Belarus pursues consistent policy in the sphere of international security, non-proliferation (see webpage) of weapons of mass destruction, disarmament and arms control (see webpage).
Our country was the first to voluntarily renounce (see webpage) its nuclear weapons remaining after USSR collapse.
Being a non-nuclear state, Belarus joined the Treaty on the Non-Proliferation of Nuclear Weapons in 1993.
Following its commitments under the Lisbon Protocol and the Strategic Arms Reduction Treaty, Belarus completely withdrew nuclear-missile weapons from its territory.
Having been a Party to the Intermediate-Range Nuclear Forces Treaty (INF) since 1992, our country destroyed 584 intermediate-range and shorter-range missiles with a subsequent liquidation on the firing range former USSR.
Belarus joined the Convention on the Physical Protection of Nuclear Material under the auspices of the International Atomic Energy Agency (IAEA) in 1995.
The Republic of Belarus ratified the Comprehensive Nuclear-Test-Ban Treaty (CTBT) on May 13, 2000 and stands (see CTBTO webpage) for its immediate implementation.
Belarus takes an active part in the activities of the Committee of the UN General Assembly related to the issues of international security and disarmament. Not only our country is a UN member state, it is also the author of a number of UN General Assembly resolutions on prohibition of development and manufacture of new types of weapons of mass destruction and new systems of such weapons. Belarus is the co-sponsor of a number of other UN GA resolutions devoted to the most urgent issues of international security and disarmament, including resolutions initiated by the Non-Aligned Movement.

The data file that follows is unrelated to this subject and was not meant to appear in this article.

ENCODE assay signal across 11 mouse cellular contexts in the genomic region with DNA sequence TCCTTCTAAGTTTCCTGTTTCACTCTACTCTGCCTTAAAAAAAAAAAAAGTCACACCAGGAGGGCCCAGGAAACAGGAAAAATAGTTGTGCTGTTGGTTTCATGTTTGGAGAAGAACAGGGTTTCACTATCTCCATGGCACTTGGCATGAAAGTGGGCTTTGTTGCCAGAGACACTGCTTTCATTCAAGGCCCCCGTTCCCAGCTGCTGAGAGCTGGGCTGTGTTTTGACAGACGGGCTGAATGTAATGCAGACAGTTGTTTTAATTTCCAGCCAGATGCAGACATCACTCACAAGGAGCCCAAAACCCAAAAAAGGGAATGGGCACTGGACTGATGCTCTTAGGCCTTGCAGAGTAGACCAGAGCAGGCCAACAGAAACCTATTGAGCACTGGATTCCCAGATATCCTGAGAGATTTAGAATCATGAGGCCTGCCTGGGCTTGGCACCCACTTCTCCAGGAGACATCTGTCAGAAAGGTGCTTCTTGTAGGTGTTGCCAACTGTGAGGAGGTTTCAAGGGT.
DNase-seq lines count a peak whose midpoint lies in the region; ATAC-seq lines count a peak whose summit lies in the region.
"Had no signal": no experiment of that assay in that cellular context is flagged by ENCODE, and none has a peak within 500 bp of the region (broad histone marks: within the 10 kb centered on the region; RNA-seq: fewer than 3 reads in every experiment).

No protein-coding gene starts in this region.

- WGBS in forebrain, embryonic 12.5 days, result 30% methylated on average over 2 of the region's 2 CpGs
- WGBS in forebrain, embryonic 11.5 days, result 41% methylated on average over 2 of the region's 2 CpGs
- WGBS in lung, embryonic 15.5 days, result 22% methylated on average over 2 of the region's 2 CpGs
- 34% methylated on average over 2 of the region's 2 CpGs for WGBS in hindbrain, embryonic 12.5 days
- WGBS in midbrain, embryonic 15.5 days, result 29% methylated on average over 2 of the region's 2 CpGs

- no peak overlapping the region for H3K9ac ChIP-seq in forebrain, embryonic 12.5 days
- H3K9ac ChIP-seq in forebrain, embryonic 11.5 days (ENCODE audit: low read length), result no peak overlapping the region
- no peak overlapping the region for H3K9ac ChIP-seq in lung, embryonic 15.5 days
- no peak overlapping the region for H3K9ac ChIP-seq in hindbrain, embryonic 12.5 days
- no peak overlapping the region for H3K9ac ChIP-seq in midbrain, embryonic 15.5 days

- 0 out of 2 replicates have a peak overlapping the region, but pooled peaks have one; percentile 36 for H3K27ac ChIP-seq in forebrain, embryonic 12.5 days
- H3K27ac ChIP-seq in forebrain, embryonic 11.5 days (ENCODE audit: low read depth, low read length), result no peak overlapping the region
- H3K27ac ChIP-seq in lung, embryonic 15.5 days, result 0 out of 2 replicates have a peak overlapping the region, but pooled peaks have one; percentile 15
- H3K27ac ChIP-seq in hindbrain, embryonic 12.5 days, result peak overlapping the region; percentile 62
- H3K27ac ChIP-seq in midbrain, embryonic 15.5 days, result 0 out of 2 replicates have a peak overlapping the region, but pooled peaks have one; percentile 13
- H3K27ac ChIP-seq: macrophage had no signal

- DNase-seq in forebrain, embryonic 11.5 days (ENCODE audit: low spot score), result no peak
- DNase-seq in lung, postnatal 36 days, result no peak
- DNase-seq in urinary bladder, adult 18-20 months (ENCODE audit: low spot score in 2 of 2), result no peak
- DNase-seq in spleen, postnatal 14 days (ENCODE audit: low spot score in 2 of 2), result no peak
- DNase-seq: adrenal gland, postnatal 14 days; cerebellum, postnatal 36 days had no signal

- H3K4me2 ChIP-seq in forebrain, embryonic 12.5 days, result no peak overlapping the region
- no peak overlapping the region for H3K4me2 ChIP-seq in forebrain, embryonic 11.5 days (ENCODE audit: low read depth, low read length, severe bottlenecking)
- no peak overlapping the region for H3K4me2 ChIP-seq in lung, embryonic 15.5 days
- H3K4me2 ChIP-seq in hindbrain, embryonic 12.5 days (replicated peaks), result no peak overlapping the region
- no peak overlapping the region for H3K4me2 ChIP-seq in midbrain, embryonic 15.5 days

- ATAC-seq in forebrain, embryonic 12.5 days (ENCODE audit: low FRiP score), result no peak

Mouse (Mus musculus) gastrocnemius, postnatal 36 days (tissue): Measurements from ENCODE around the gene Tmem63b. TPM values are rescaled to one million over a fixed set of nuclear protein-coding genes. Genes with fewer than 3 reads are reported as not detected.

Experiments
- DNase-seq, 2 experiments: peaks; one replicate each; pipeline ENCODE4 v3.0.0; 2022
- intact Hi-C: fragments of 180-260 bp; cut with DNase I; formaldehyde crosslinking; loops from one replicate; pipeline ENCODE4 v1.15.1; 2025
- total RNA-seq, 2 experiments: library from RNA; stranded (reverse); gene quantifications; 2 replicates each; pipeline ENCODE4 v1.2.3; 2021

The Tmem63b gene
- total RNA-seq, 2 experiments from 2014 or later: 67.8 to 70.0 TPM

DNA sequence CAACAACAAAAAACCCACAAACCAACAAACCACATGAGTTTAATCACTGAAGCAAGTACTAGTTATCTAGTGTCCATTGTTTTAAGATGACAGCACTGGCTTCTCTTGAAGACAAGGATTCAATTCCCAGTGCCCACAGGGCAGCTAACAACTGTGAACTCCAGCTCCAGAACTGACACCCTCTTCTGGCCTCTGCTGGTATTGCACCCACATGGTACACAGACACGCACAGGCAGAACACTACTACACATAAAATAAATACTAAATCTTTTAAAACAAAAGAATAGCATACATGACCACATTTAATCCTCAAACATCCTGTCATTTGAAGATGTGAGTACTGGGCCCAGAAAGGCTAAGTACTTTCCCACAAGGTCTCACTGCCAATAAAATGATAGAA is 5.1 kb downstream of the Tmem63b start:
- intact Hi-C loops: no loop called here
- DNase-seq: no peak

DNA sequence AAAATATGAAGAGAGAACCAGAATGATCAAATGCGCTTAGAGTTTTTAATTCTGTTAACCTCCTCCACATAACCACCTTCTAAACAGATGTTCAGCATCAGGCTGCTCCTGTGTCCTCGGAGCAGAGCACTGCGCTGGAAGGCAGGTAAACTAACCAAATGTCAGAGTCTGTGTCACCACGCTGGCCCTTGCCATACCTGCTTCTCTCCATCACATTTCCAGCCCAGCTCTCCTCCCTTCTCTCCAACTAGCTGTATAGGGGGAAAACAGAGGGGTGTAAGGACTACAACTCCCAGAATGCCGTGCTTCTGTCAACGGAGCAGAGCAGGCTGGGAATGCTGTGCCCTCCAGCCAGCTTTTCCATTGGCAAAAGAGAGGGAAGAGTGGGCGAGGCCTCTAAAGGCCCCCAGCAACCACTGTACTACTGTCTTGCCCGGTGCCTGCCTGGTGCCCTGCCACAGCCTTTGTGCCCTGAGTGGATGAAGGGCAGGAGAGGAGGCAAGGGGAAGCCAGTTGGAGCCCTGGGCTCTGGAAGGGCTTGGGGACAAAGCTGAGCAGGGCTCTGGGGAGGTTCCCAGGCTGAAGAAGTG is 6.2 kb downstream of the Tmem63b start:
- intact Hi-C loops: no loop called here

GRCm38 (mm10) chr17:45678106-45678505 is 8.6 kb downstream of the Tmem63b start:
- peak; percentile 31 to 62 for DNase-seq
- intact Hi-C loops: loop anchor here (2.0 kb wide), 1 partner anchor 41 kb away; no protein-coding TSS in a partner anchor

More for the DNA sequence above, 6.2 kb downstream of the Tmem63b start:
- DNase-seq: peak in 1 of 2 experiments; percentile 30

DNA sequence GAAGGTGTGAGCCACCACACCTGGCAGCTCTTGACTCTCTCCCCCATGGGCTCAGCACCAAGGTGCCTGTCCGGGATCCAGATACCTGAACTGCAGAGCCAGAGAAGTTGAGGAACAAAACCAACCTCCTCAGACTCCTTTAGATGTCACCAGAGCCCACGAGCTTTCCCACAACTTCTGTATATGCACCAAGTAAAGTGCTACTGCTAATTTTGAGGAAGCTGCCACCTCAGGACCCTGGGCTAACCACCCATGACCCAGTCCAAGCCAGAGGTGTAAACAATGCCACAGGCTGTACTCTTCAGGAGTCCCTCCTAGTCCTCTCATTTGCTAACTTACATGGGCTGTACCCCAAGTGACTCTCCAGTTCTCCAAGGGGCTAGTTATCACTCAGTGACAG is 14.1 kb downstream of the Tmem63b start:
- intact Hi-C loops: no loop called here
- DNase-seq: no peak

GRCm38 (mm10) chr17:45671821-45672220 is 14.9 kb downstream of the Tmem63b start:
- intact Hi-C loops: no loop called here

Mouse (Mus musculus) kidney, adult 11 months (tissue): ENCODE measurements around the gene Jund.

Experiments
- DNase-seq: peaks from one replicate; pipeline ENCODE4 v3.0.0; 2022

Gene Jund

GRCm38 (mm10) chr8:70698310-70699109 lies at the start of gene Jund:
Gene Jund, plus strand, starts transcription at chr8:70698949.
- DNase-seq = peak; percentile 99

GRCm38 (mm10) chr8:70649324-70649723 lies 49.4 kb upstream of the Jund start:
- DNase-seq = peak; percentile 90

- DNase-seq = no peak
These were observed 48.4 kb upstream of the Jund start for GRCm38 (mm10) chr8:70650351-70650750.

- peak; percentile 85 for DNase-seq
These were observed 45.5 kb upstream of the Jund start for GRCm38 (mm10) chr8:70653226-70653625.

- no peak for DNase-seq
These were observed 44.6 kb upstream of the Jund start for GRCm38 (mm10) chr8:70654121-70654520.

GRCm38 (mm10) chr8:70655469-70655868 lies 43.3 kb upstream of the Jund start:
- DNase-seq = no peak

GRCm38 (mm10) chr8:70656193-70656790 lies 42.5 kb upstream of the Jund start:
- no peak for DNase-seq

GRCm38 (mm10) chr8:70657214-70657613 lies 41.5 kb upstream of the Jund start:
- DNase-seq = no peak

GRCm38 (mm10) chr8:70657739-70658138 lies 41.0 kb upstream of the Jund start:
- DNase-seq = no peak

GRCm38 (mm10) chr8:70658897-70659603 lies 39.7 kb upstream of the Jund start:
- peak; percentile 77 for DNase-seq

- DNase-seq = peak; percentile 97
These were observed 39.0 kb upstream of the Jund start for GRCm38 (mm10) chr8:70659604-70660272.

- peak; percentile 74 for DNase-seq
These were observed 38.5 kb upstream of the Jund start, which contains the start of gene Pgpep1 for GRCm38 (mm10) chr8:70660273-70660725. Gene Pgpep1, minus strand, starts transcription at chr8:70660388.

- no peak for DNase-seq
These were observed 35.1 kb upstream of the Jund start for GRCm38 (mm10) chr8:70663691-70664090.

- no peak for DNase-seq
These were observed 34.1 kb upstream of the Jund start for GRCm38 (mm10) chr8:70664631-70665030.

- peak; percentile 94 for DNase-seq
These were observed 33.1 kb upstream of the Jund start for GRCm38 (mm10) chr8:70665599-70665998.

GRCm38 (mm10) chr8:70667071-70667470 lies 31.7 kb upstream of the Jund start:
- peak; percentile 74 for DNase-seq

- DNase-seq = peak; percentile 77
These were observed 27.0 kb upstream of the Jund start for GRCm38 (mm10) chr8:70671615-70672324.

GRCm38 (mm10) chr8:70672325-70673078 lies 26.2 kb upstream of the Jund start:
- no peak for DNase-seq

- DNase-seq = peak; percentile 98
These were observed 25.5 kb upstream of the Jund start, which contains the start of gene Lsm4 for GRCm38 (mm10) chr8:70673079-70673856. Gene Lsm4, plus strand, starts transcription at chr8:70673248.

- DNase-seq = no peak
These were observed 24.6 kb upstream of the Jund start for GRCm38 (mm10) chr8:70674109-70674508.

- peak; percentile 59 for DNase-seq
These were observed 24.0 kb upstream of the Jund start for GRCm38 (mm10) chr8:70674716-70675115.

Belarus takes part in the work of other UN specialized forums on disarmament and international security, i.e. the Conference on Disarmament (Geneva) and the UN Disarmament Commission (New York). Our country chaired at the Conference on Disarmament in 2010.
The country is a member of the Convention on the Prohibition of the Development, Production, Stockpiling and Use of Chemical Weapons and on their Destruction (CWC) and the Convention on the Prohibition of the Development, Production and Stockpiling of Bacteriological (Biological) and Toxin Weapons and on their Destruction (BTWC).
Belarus has adopted necessary national legislation in line with the provisions of the abovementioned conventions. The CWC National Authority has been set up, and its functions being assigned to the Ministry of Foreign Affairs. In addition, the national contact point for the implementation of the BTWC has been established.